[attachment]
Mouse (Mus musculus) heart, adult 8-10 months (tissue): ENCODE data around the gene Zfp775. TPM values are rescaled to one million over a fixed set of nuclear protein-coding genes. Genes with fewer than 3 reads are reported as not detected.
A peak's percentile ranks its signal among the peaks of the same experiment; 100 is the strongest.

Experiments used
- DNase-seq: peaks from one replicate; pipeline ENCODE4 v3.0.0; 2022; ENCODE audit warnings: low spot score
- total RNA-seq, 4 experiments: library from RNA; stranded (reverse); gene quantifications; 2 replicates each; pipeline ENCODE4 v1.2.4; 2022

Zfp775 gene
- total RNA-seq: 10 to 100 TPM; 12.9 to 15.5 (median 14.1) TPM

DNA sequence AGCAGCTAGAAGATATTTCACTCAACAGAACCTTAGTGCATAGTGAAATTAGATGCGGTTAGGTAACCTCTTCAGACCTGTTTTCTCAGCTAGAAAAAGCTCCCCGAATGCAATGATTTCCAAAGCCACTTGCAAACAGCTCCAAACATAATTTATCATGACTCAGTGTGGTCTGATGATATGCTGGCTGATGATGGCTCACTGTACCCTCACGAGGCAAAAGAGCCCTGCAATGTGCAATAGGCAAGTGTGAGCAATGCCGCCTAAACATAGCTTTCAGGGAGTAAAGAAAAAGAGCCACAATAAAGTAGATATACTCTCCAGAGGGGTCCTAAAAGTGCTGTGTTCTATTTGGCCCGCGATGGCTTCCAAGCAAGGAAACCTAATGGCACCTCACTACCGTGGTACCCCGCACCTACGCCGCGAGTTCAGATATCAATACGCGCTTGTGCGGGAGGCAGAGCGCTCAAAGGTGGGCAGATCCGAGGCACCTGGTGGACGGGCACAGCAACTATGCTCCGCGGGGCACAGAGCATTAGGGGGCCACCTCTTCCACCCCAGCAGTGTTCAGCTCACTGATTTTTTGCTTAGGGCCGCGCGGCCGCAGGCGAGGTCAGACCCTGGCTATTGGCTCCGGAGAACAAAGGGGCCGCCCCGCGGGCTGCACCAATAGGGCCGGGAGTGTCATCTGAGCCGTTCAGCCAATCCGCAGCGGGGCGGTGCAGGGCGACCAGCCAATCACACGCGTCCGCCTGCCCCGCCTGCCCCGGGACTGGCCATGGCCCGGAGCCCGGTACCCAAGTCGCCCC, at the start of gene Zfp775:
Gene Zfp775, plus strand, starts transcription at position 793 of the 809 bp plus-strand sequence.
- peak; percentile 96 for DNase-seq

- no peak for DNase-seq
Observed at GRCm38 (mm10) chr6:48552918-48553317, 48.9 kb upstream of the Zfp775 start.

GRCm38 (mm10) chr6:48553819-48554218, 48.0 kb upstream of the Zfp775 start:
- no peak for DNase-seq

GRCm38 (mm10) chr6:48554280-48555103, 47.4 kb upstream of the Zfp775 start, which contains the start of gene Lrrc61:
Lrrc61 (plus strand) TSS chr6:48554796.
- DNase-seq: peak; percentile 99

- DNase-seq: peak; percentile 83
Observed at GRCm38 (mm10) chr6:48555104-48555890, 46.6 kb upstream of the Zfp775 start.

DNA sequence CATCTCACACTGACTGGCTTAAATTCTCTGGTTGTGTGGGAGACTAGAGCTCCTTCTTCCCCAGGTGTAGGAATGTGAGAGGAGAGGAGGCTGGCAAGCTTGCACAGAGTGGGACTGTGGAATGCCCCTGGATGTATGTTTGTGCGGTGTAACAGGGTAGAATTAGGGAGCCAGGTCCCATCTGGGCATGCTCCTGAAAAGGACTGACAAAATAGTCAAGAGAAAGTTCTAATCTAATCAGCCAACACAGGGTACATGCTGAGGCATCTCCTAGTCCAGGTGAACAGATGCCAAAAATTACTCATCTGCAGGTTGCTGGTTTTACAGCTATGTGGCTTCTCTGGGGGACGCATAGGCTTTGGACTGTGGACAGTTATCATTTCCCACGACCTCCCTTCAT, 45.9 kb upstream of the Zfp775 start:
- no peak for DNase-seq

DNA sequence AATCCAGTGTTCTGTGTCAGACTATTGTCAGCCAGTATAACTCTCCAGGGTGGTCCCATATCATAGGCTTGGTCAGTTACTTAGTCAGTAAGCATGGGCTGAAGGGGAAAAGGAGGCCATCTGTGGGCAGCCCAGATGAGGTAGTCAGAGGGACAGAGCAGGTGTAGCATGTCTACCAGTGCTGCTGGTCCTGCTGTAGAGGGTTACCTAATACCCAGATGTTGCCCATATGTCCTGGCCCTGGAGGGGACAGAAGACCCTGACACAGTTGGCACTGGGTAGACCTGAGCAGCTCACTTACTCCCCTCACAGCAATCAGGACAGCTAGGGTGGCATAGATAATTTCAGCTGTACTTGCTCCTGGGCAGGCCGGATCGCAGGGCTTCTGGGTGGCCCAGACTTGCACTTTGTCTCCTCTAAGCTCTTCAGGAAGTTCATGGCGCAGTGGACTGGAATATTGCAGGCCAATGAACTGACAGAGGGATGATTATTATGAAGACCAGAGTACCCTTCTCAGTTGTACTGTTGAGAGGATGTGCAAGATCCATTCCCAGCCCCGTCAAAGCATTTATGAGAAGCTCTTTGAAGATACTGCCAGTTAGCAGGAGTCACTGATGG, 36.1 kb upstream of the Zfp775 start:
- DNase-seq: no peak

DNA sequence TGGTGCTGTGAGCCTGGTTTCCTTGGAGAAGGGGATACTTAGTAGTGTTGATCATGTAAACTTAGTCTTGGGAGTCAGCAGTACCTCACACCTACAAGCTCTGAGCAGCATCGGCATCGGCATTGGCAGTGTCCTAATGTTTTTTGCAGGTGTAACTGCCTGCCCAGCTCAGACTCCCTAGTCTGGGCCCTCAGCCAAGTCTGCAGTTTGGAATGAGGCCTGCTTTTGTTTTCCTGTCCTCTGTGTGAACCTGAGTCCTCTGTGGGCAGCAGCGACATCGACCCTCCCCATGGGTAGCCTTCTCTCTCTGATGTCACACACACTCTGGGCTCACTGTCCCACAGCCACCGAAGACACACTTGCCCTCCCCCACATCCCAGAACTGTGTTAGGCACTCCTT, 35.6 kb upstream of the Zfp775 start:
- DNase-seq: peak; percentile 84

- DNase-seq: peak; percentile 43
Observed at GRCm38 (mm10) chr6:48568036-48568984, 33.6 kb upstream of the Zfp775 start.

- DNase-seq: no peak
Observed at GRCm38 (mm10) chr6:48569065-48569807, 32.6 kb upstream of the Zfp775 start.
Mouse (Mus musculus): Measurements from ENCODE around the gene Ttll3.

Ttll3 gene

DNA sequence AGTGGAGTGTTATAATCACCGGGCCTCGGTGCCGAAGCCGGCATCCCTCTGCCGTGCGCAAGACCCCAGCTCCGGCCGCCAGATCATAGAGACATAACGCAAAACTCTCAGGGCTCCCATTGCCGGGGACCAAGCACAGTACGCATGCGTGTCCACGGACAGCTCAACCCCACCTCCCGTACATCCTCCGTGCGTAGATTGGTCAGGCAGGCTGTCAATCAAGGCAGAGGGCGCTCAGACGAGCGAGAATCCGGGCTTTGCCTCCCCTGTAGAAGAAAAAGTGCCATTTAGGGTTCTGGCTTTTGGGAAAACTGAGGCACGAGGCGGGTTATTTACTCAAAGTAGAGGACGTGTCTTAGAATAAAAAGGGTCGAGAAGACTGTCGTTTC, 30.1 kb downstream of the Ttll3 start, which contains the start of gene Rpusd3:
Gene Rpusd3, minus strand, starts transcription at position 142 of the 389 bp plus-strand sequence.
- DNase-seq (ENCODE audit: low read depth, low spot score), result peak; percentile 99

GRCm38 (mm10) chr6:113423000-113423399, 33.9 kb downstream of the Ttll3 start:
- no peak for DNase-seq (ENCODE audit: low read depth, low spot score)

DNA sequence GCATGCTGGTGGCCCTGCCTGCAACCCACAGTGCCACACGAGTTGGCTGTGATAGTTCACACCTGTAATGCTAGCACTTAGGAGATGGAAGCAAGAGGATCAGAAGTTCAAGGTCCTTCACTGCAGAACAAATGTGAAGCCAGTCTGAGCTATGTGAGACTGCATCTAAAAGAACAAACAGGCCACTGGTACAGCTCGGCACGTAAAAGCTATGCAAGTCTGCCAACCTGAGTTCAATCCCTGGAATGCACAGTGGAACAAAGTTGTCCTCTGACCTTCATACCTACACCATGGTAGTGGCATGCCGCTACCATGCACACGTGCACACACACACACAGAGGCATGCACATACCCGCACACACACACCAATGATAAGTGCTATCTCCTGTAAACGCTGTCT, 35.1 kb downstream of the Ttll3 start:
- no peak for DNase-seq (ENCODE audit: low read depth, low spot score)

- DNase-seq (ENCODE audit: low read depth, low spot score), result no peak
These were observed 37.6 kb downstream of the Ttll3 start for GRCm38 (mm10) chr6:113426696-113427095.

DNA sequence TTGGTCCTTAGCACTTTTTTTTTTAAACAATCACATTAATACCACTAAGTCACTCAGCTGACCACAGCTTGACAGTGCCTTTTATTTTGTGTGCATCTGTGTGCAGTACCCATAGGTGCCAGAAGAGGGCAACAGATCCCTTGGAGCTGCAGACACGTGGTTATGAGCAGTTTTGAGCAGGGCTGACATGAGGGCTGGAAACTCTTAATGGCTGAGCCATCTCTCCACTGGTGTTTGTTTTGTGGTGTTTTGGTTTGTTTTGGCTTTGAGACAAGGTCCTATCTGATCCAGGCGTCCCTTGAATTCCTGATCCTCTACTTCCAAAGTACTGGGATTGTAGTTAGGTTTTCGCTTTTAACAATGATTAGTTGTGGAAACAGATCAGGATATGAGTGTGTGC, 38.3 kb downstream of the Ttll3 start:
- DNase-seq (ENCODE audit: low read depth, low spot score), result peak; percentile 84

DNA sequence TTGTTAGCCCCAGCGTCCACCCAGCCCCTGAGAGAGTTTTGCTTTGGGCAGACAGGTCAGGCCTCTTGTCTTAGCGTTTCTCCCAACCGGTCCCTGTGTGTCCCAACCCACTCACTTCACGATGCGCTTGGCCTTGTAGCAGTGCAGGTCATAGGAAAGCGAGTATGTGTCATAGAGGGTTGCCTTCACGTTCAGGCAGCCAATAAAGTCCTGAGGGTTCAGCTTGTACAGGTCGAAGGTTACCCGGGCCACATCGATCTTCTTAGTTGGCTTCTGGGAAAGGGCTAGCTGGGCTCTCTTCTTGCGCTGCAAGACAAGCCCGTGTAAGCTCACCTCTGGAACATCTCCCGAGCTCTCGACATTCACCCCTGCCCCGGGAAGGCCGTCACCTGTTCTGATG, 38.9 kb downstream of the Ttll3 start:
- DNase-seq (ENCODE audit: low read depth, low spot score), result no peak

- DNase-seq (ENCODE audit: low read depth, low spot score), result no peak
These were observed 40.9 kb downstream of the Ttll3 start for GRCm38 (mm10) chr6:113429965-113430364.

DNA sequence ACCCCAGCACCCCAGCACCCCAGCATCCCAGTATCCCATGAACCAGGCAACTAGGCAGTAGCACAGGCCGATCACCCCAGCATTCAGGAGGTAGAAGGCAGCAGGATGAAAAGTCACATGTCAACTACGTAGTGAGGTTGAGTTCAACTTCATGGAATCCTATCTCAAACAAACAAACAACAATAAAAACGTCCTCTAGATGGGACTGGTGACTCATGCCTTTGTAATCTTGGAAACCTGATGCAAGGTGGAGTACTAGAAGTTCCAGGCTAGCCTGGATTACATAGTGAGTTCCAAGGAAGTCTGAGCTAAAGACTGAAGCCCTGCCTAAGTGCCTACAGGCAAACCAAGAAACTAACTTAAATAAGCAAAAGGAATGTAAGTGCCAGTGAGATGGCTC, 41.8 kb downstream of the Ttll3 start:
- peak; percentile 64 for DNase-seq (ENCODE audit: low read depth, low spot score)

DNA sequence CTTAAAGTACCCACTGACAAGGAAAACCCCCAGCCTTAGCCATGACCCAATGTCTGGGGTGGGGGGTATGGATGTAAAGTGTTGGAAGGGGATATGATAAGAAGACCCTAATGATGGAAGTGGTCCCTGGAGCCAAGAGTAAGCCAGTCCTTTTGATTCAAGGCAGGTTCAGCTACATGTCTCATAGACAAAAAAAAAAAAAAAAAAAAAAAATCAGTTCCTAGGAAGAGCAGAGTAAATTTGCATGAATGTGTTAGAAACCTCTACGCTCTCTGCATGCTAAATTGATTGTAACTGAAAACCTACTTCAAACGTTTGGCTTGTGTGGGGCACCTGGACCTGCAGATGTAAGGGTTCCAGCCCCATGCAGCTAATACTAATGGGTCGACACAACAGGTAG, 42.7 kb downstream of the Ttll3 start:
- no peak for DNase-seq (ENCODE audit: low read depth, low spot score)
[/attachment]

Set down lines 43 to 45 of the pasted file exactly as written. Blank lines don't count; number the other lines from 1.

DNA sequence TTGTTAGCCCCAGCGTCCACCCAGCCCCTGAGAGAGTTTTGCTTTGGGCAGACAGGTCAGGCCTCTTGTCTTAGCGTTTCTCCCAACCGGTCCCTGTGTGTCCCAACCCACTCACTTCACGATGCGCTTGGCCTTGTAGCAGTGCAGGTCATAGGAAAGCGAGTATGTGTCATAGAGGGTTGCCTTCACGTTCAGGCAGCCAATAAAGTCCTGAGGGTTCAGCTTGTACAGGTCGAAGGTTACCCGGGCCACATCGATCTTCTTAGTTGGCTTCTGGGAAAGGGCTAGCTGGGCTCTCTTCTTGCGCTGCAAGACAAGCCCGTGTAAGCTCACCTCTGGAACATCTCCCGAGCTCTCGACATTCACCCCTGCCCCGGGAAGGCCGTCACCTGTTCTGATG, 38.9 kb downstream of the Ttll3 start:
- DNase-seq (ENCODE audit: low read depth, low spot score), result no peak

- DNase-seq (ENCODE audit: low read depth, low spot score), result no peak